An Amazon.com Inc. package moves down a conveyor belt while being sorted at the DHL Worldwide Express hub of Cincinnati/Northern Kentucky International Airport in Hebron, Kentucky, U.S., on Wednesday, Aug. 16, 2017. (Credit: Luke Sharrett/Bloomberg)
A pending Supreme Court case could potentially spark change in the way online sellers are charging shoppers in the Midwest and across the nation.
This week, the U.S. Supreme Court is scheduled to hear arguments in a lawsuit brought by the state of South Dakota against three of the internet’s leading retailers, which plaintiffs say haven’t paid their fair share of sales tax under state law. If the court rules in South Dakota’s favor, some experts believe it could ignite a national trend toward refitting state tax laws for the modern marketplace, where online retailers have grown massive without the binds of brick and mortar.
As the Chicago Tribune explains, South Dakota sued online retailers Wayfair, Overstock, and Newegg following passage of a 2016 law requiring any retailer with at least 200 transactions or $100,000 in sales per year in the state to collect sales tax, whether or not that business has a South Dakota location. According to state’s attorneys, the companies have failed to comply with the law.
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Boxes sit in the warehouse at the Wayfair Inc. photo studio in Westborough, Massachusetts, U.S., on Tuesday, May 24, 2016. Wayfair is the largest online-only retailer for home furniture in the U.S. (Credit: Scott Eisen/Bloomberg)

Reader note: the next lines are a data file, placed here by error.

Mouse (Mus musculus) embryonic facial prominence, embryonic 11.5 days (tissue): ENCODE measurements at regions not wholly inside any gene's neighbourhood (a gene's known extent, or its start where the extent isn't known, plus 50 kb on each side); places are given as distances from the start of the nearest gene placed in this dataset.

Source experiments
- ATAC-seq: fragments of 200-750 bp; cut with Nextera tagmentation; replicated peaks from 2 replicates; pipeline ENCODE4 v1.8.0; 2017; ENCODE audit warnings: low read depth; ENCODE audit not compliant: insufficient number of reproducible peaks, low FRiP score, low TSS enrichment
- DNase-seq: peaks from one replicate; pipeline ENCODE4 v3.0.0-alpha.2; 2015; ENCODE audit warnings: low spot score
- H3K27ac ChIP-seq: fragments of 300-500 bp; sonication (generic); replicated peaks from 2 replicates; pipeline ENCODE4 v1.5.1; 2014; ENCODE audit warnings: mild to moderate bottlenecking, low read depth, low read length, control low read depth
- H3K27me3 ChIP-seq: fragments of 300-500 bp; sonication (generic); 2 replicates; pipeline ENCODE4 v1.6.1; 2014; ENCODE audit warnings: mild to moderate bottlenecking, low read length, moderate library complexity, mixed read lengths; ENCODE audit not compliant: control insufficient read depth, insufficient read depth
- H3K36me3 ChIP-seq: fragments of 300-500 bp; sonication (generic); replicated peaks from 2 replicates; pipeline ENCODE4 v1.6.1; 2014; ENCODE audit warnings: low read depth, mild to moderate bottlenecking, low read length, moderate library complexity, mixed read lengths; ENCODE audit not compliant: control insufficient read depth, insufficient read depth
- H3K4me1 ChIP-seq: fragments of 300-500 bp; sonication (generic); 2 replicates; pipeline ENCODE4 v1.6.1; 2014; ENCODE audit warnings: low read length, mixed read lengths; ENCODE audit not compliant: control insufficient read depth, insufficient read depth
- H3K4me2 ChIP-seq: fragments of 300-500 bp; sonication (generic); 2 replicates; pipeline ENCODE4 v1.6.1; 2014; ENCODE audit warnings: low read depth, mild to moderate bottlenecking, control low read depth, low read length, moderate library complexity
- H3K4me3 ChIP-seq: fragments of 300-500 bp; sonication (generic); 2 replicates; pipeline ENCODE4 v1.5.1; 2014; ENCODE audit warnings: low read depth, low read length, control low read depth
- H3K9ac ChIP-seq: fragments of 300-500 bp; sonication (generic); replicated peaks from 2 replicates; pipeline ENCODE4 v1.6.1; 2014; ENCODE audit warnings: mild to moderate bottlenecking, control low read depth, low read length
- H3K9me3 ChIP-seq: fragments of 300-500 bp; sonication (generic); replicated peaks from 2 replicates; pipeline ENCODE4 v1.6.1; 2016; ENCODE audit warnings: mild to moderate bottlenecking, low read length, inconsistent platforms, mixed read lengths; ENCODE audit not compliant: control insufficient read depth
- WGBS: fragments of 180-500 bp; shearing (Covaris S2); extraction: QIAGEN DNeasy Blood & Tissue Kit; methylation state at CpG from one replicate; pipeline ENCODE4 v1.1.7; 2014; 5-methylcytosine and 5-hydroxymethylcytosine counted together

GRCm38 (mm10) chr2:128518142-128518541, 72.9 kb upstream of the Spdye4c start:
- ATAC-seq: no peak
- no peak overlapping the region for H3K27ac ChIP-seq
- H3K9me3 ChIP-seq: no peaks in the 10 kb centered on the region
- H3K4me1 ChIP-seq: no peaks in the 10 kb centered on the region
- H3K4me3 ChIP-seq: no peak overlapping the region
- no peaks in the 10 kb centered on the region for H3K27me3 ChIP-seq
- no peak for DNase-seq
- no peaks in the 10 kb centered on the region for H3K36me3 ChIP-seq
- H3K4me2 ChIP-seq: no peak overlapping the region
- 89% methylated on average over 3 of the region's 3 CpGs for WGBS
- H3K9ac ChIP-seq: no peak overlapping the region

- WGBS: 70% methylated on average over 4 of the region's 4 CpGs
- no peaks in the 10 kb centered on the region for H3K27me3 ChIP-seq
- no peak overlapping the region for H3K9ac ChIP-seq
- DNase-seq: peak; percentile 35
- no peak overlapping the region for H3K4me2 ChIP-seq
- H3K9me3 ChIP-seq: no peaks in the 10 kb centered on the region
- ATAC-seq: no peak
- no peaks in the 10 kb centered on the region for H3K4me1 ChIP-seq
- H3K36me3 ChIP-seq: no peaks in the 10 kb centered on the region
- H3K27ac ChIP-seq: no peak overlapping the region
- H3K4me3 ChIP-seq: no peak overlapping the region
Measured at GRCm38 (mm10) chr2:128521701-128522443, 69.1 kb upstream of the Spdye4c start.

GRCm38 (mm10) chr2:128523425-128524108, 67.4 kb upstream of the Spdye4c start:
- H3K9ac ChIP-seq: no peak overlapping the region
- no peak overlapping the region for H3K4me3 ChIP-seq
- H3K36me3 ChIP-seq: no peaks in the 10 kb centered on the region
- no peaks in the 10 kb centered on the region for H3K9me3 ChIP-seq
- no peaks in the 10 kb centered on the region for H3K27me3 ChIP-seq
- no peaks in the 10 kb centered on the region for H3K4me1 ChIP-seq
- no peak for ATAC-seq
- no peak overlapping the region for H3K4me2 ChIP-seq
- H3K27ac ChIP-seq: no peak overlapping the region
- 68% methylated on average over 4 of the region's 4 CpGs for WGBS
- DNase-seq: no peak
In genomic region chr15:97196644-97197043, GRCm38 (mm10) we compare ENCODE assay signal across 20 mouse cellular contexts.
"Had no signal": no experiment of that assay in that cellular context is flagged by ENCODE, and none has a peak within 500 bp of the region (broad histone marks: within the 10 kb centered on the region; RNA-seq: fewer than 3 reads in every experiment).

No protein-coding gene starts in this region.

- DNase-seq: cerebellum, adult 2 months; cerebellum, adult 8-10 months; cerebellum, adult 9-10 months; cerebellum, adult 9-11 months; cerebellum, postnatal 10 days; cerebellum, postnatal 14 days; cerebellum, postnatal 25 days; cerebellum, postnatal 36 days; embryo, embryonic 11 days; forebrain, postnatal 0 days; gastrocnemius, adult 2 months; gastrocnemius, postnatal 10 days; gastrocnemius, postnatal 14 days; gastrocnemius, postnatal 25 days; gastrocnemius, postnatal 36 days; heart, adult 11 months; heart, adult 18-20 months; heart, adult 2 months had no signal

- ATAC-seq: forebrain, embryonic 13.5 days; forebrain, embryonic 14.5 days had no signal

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As a result of a 1992 Supreme Court decision surrounding the office supply firm Quill, states have been unable to force retailers to collect tax in states where they don’t have a physical presence.
South Dakota has argued that the law is behind the times in its “no presence, no tax” position, given that an estimated 9.1% of all U.S. retail sales happen online — and may cause state and local governments to lose billions per year in revenue, the Tribune noted.
For years, delivery-based companies such as Wayfair and Amazon have benefited from this setup, though Amazon announced last year it would start charging sales tax in every state on those products that it provides in-house.
As Bloomberg Tech pointed out, however, Amazon’s third-party sellers haven’t typically been subject to state tax practices, may often under-report sales, and account for nearly half of all products on the platform, courtesy of close to two million merchants.
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